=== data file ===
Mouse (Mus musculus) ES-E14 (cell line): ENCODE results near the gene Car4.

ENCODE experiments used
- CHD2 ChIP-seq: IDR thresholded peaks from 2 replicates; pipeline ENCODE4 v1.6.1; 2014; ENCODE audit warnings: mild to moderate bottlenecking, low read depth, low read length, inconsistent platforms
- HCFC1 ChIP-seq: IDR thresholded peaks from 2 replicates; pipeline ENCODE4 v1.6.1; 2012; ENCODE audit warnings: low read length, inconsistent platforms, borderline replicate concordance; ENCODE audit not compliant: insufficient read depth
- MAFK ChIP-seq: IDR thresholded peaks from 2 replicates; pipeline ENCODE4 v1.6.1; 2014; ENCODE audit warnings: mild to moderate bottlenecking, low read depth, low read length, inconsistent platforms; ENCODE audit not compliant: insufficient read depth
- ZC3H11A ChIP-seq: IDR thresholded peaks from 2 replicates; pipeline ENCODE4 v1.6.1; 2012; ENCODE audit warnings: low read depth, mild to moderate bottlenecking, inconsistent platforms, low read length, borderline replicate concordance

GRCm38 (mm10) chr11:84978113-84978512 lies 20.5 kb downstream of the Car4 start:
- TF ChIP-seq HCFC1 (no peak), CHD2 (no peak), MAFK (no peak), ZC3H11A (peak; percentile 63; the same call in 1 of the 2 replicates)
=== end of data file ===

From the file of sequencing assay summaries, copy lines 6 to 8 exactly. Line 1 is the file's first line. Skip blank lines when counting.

- ZC3H11A ChIP-seq: IDR thresholded peaks from 2 replicates; pipeline ENCODE4 v1.6.1; 2012; ENCODE audit warnings: low read depth, mild to moderate bottlenecking, inconsistent platforms, low read length, borderline replicate concordance

GRCm38 (mm10) chr11:84978113-84978512 lies 20.5 kb downstream of the Car4 start:
- TF ChIP-seq HCFC1 (no peak), CHD2 (no peak), MAFK (no peak), ZC3H11A (peak; percentile 63; the same call in 1 of the 2 replicates)